PDA

View Full Version : [C++] Confused by OOP constructors.



credobyte
July 25th, 2009, 06:01 PM
While trying to learn OOP, I've found one thing confusing me - constructors ! Below are two examples of C++ constructors ( both examples are taken from the internet, so .. don't say I'm trying to invent something new ), but only one of them is valid ( I can't seem to compile B example ).

Is A the one and only "correct" way of using constructors ( instead of B, which I suspect was just a bad example ) ?

A:

class Account {
public:
int balance;

Account() // class constructor
{
balance = 0;
}
};
B:

class Account {
public:
int balance;

Account::Account()
{
balance = 0;
}
};

dwhitney67
July 25th, 2009, 06:06 PM
In example B, the constructor is defined as if it where implemented outside of the class declaration. In other words, this would compile:


class Account
{
public:
int balance;

Account(); // this is only a declaration.
}; // end of class declaration

// implementation of the Account constructor; it is prefaced with the
// Account class name and the scope operator "::".
Account::Account()
{
balance = 0;
}

credobyte
July 25th, 2009, 06:11 PM
Thnx, got the idea :)

issih
July 25th, 2009, 06:18 PM
The Account:: bit is used to inform the compiler that the method being defined belongs to the Account class. Clearly this is unnecessary within the class definition itself.

Within the class definition you can define method stubs, and static fields, which are not defined/initialise within the class itself. nothing within the class itself should be prefaced with the Account:: bit.

When you then define the method/initialise the field outside of the class definition you use the Account:: bit to tell the compiler exactly what bit of code you are defining.

In addition to this you would use the Account:: qualifier if you made a subclass with virtual methods, and wanted to explicitly call an overridden superclass method.

Hope that helps

dribeas
July 27th, 2009, 10:47 AM
The second snippet is incorrect. It used to compile with g++ 3.x compilers, but you the extra qualifying Account:: use, while inside the class scope, is incorrect.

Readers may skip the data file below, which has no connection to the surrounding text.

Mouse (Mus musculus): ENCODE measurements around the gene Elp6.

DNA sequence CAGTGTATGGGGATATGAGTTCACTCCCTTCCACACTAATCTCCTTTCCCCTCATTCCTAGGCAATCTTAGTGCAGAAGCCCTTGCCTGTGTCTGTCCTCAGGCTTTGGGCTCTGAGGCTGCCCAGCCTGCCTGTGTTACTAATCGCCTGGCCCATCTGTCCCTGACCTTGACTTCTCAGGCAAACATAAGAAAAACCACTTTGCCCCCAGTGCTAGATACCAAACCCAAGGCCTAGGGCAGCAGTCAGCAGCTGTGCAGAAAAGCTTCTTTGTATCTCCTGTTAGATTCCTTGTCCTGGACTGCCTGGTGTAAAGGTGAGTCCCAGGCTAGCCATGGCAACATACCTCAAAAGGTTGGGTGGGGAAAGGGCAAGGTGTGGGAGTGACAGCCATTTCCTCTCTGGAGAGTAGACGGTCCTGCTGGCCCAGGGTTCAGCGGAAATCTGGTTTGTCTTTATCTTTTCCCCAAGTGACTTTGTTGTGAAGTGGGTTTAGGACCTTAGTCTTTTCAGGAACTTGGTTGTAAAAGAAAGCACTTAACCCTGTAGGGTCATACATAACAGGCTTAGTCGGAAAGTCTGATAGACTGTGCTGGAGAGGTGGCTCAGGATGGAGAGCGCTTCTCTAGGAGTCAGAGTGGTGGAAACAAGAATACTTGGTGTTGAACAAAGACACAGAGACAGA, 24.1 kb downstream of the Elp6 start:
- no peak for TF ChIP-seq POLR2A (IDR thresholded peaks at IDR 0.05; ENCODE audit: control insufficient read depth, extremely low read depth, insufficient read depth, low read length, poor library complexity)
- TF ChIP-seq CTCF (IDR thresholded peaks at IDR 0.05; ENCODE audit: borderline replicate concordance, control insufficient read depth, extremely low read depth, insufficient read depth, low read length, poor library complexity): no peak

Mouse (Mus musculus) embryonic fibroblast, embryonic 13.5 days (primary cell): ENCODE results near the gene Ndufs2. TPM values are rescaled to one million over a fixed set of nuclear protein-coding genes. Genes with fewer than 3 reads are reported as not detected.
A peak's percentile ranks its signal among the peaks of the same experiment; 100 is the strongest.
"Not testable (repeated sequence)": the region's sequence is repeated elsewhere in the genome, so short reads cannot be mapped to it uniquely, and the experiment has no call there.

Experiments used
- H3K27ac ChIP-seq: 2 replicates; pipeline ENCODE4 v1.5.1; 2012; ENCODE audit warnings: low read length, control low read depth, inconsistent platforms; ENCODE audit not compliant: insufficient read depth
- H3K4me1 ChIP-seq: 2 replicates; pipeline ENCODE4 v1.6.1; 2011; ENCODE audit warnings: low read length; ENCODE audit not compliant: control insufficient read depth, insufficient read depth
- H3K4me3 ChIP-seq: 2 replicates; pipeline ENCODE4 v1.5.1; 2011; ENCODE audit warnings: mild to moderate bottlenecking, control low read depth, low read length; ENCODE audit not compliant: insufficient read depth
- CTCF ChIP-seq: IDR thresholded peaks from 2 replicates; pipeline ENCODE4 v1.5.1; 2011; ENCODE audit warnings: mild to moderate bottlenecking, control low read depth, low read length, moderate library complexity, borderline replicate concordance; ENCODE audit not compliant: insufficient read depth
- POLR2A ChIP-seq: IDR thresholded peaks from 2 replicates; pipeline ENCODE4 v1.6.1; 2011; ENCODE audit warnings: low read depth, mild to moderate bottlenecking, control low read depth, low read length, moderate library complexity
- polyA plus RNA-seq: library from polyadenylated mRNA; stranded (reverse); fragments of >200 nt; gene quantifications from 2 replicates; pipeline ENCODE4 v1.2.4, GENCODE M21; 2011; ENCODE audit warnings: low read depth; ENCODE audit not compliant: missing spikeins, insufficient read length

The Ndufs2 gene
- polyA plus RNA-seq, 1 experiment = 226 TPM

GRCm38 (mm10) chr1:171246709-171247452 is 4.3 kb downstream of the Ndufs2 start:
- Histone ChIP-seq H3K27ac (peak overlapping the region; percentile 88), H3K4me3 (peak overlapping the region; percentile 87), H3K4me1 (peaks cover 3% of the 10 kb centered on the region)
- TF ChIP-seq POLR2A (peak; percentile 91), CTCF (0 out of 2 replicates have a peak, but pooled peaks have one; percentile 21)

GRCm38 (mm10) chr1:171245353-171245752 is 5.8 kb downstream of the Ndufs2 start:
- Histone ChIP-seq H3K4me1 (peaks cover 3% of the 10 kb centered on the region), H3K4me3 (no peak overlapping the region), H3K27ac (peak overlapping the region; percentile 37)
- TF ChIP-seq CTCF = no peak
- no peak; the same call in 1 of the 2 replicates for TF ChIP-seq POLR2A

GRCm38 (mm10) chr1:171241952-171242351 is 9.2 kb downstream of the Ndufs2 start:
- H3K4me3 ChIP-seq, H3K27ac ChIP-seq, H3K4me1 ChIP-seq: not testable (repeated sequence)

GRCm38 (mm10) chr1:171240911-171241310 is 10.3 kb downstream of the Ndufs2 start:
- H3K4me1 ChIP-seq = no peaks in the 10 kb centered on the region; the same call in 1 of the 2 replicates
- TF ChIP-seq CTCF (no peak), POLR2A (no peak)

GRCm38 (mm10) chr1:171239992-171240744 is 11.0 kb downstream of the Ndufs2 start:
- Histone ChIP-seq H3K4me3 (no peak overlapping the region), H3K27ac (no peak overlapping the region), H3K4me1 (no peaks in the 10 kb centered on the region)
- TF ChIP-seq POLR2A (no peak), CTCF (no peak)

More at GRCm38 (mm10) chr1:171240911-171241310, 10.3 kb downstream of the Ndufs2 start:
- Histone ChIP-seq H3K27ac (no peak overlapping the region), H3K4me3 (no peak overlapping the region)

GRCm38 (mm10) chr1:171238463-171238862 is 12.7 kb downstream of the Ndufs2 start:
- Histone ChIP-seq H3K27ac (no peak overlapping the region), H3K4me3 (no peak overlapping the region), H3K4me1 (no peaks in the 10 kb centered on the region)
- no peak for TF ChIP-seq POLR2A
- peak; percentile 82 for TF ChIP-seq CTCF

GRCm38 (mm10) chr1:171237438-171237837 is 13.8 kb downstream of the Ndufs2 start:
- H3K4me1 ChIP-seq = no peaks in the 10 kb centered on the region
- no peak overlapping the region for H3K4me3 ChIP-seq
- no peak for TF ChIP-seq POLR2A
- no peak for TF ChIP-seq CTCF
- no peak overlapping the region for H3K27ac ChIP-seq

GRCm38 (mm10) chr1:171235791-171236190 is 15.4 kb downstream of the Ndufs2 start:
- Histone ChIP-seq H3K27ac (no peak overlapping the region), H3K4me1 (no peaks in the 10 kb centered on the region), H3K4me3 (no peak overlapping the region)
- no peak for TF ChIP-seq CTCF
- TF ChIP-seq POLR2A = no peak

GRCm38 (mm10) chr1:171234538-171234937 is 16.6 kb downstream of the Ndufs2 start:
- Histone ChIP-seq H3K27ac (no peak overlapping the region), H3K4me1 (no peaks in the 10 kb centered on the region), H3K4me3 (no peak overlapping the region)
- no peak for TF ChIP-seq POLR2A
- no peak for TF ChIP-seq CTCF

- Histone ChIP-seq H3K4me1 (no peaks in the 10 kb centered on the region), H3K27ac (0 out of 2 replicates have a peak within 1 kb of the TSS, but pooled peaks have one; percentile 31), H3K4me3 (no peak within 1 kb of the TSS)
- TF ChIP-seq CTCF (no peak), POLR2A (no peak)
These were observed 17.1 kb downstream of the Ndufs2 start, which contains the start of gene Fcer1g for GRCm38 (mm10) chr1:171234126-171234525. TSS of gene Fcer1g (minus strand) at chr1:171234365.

That qualifier is required while outside of the class scope to refer to members or attributes that are defined inside of the class.

Sockerdrickan
July 27th, 2009, 01:05 PM
Both constructors suck. Use the following



class Account {
public:
int balance;

Account(): balance() {}
};

credobyte
July 27th, 2009, 01:30 PM
Both constructors suck. Use the following



class Account {
public:
int balance;

Account(): balance() {}
};

balance() - I don't have such a function :-k

dribeas
July 27th, 2009, 01:36 PM
balance() - I don't have such a function :-k

That is not actually a function. The code between the colon (:) and the open curly brace ({) in the constructor is called initialization list, and is a set of comma separated calls to constructors (your base constructors / attribute constructors). In that scope, the call 'balance()' is a call to the default constructor of the attribute 'balance'. For basic (primitive) types, that is actually value-initialization that ends up meaning set to 0. A more explicit way of writing it (that also allows you to define other values) would be:



class Account {
public:
int balance;
Account() : balance(0) {}
};

credobyte
July 27th, 2009, 01:42 PM
That is not actually a function. The code between the colon (:) and the open curly brace ({) in the constructor is called initialization list, and is a set of comma separated calls to constructors (your base constructors / attribute constructors). In that scope, the call 'balance()' is a call to the default constructor of the attribute 'balance'. For basic (primitive) types, that is actually value-initialization that ends up meaning set to 0. A more explicit way of writing it (that also allows you to define other values) would be:



class Account {
public:
int balance;
Account() : balance(0) {}
};


Thank you for an explanation :) If all previous examples ( except the one in my previous post ) suck, how do I "construct" something that does have something more than just a variable initialization ?

Sockerdrickan
July 27th, 2009, 01:50 PM
Thank you for an explanation :) If all previous examples ( except the one in my previous post ) suck, how do I "construct" something that does have something more than just a variable initialization ?
Code goes in the ctor definition:

class Account {
public:
int balance;
std::string foo;

Account(): balance(),foo("Hi!") {
//Code here
}
};Is that what you meant?